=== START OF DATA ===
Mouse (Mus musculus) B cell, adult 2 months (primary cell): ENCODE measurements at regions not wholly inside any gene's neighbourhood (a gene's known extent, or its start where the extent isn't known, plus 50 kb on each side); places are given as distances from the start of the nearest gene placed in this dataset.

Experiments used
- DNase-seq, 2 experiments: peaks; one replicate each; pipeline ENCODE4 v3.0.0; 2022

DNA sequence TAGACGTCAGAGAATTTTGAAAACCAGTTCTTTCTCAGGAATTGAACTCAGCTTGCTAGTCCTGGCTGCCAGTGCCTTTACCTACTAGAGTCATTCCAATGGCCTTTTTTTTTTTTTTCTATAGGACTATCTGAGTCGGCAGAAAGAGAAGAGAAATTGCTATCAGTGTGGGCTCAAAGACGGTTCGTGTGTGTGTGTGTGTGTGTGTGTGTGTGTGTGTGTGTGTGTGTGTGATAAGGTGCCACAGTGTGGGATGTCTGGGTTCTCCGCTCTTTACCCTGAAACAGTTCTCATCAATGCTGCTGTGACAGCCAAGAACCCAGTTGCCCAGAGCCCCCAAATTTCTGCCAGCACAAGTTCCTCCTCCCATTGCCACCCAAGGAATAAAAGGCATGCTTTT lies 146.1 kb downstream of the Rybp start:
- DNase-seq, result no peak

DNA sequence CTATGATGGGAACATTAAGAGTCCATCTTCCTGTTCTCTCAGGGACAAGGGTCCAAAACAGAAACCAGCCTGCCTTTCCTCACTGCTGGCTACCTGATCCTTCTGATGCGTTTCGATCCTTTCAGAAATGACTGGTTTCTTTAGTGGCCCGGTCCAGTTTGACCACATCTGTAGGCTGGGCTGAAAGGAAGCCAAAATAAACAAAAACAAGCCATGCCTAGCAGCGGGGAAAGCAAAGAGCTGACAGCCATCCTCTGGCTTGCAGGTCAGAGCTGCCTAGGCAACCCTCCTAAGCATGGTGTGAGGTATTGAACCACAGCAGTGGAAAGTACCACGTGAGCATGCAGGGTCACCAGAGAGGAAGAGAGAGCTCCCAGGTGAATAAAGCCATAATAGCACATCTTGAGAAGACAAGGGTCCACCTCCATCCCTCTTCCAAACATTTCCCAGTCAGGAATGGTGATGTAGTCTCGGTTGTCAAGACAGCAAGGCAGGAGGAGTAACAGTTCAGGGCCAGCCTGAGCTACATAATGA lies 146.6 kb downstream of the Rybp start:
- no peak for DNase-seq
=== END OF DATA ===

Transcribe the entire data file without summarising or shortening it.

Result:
Mouse (Mus musculus) B cell, adult 2 months (primary cell): ENCODE measurements at regions not wholly inside any gene's neighbourhood (a gene's known extent, or its start where the extent isn't known, plus 50 kb on each side); places are given as distances from the start of the nearest gene placed in this dataset.

Experiments used
- DNase-seq, 2 experiments: peaks; one replicate each; pipeline ENCODE4 v3.0.0; 2022

DNA sequence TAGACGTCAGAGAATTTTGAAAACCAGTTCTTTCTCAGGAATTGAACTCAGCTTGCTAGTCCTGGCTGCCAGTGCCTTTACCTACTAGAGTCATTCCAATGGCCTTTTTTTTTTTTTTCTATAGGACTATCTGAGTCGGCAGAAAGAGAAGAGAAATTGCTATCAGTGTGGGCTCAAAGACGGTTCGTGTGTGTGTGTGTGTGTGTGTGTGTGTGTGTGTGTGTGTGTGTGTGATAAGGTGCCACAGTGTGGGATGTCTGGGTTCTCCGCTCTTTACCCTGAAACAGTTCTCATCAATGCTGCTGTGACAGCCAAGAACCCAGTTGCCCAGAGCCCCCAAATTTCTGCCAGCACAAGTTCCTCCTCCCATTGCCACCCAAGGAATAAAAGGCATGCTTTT lies 146.1 kb downstream of the Rybp start:
- DNase-seq, result no peak

DNA sequence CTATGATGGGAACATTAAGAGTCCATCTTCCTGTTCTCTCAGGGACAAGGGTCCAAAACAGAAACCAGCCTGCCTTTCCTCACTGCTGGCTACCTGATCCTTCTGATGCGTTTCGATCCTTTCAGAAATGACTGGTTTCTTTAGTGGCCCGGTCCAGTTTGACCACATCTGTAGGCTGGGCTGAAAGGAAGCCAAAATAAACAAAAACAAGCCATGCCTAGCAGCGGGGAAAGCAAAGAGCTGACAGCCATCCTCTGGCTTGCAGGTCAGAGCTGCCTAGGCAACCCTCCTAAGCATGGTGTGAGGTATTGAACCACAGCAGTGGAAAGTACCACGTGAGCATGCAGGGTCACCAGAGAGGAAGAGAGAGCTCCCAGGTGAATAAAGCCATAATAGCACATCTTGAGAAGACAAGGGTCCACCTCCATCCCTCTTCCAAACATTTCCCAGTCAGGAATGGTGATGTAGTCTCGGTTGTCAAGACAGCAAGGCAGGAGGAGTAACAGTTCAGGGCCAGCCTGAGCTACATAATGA lies 146.6 kb downstream of the Rybp start:
- no peak for DNase-seq